I enjoy writing about running because I believe the lessons and skills learned translate to all aspects of one's being and character development. I will sometimes share articles on here.
We are constantly making decisions, and they range from small to large decisions. Small decisions, such as deciding to focus on the math teacher explaining a problem, big decisions such as asking a girl on a date. Related to this is an awesome concept I'd like to tackle, and it's the concept of willpower. Willpower is deciding against taking the easy path, and instead choosing the more challenging and rewarding path. There's the decision of going out for a good hard run, or going home and sitting on the couch. There's the decision of studying for a big upcoming exam, or hoping for the best and playing video games instead. In both of those scenarios, one option sounds way easier, but if you take a step back, which one is the rewarding decision? Too many times, we choose to do what we want to do, or that which is comfortable and gives immediate satisfaction, rather than doing what we should do. While it may be less comfortable doing the right thing, it will make us stronger and happier in the long term.
It is funny that as I was planning to write about this, I came across a couple recent articles and posts discussing willpower, and they described the scary fact that we live in a world where laziness is not only common, but often it is promoted! As a runner, you have probably been asked (or you will be asked) in a condescending fashion, "Why would you want to go run? That sounds painful!". And rather than giving an answer to that person, maybe it's best to think about the alternative. Ask that person, "Why would you want to go home and do nothing?". Running is more than stressing the muscles to come back stronger and make you physically faster. Running is creating a willpower that will transcend far beyond running. Unlike the lazy person, you will gain the skill of being able to escape your comfort zone in an effort to become a better person.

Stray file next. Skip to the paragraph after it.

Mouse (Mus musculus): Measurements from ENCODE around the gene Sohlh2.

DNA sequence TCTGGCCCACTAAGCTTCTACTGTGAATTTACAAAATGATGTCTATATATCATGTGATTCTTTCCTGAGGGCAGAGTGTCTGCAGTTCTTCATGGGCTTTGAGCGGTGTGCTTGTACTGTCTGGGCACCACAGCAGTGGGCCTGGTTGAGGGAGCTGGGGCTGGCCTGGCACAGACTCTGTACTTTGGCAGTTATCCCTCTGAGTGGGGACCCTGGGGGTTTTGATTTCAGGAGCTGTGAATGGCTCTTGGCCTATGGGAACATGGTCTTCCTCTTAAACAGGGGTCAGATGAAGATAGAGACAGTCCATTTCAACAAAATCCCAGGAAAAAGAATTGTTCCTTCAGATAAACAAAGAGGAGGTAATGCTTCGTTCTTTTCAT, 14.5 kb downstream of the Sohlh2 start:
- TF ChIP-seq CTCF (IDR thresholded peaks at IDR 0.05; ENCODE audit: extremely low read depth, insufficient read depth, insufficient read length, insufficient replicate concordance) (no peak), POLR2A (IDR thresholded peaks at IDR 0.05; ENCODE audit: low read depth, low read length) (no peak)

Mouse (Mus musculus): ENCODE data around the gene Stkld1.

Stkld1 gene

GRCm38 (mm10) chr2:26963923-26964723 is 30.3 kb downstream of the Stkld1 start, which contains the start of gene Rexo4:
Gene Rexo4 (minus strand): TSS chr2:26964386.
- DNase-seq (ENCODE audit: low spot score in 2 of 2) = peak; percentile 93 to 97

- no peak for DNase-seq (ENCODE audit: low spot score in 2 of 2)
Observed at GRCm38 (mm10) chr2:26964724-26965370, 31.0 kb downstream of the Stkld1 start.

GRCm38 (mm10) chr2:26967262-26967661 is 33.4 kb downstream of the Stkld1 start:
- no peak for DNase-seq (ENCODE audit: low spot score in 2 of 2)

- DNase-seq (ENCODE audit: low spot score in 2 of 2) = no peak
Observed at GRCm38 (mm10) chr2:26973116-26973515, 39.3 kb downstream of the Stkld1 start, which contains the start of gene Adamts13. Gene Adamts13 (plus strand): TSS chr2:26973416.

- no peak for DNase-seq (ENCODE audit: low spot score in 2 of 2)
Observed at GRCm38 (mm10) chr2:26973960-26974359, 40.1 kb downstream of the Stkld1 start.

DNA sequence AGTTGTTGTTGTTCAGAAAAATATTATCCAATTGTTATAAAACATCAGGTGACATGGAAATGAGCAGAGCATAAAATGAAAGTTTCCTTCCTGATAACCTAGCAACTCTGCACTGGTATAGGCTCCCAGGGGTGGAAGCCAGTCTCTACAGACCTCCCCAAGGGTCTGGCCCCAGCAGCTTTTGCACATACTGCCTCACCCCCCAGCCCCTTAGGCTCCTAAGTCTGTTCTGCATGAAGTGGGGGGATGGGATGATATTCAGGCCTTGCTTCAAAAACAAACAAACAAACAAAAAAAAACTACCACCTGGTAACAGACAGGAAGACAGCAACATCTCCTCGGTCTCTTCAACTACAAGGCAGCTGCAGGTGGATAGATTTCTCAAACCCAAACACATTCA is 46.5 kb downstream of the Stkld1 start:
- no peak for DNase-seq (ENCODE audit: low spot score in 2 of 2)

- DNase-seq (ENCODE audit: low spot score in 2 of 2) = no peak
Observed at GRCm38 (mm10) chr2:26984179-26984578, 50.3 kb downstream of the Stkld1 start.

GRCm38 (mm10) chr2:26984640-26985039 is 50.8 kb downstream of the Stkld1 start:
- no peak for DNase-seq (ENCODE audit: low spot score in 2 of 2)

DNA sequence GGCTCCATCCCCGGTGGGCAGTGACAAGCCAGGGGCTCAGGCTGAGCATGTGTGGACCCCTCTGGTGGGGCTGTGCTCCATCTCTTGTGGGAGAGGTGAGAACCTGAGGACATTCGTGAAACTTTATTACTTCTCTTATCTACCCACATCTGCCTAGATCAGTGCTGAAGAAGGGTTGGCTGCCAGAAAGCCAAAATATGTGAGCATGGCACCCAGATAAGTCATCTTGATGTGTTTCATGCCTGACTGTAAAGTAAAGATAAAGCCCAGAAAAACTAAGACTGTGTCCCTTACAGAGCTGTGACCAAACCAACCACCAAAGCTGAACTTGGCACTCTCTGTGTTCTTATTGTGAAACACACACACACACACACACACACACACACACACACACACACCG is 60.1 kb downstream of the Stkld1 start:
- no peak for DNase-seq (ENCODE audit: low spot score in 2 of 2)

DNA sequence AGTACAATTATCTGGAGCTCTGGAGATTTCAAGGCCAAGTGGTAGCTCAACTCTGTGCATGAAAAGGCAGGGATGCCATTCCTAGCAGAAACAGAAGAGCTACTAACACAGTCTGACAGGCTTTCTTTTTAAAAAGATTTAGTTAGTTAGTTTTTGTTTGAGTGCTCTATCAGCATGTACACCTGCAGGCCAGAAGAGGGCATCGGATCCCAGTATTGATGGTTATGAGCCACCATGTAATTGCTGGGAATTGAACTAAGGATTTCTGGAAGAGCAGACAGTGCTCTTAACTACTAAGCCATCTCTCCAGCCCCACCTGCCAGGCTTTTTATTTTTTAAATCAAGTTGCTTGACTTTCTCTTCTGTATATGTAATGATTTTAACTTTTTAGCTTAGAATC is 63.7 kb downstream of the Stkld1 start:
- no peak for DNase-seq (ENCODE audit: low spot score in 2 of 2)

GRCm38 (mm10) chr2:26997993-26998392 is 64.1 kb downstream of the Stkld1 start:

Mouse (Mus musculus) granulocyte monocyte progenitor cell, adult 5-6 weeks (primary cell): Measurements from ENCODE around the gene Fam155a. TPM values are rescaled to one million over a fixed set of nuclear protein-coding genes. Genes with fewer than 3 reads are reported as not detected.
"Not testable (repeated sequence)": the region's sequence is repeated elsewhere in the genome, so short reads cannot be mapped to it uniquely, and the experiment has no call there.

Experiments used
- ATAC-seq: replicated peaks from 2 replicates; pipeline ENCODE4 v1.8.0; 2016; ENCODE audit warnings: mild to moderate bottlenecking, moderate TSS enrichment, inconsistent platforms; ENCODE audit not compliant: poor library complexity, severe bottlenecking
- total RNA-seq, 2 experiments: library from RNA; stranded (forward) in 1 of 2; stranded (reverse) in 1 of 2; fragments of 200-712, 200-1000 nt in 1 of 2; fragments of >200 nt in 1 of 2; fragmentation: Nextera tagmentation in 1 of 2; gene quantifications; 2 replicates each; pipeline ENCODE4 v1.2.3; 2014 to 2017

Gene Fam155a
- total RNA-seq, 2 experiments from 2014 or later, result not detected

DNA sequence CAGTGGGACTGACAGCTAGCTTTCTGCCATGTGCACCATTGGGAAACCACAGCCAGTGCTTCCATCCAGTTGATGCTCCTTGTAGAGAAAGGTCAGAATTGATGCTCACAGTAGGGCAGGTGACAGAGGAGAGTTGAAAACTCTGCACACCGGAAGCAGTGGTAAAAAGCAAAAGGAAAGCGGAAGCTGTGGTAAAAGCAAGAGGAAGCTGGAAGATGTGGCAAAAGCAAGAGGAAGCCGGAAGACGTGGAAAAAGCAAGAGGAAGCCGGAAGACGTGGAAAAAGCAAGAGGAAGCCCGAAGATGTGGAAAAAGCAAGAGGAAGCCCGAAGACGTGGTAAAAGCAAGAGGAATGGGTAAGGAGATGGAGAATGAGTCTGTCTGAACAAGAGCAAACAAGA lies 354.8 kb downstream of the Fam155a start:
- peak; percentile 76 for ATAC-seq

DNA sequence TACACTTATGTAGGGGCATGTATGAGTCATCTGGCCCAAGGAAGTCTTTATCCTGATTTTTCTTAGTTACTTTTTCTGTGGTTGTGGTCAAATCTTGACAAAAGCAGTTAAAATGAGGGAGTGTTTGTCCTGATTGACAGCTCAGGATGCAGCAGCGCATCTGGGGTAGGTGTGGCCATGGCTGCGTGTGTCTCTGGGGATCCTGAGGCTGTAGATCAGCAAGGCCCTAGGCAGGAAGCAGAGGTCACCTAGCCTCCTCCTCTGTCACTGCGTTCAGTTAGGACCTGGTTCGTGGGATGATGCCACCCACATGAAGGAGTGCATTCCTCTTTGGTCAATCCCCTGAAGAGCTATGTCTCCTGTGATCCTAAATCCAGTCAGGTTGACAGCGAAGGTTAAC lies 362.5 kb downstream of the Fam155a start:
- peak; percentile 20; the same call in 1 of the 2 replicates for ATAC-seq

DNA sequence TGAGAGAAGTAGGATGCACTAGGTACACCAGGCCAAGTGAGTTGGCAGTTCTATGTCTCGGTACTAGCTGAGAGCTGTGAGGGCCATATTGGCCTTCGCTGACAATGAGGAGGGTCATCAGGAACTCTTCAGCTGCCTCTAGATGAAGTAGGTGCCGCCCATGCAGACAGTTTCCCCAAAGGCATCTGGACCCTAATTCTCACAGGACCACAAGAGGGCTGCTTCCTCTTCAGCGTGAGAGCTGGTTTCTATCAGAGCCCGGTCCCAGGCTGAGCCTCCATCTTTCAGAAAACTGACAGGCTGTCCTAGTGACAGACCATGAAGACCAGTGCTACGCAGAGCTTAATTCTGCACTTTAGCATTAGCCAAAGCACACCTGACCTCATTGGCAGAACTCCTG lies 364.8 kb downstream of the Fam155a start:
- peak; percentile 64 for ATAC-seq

So think about the next time you are on a vacation, have a really busy day, or just don't want to get up early for the morning run. Every time you make the decision to run rather than taking the easy path of doing nothing or something that provides immediate but short term pleasure, you will become better for it. Being able to consistently do this is what will make you great at whatever you decide to do in life. Just as one bad workout doesn't ruin you, one great workout doesn't put you "in shape". It's the accumulation of good decisions you make to put your best effort in, get your run in, and overcome any adversity along the way. So next time you are trying to think of a reason why you can't run, be mindful that all of those reasons are just excuses that stronger willpower can overcome.
"The secret to success in anything you will ever do for the rest of your life is this: Do what you're supposed to do, when you're supposed to do it, not what you feel like doing when you feel like doing it"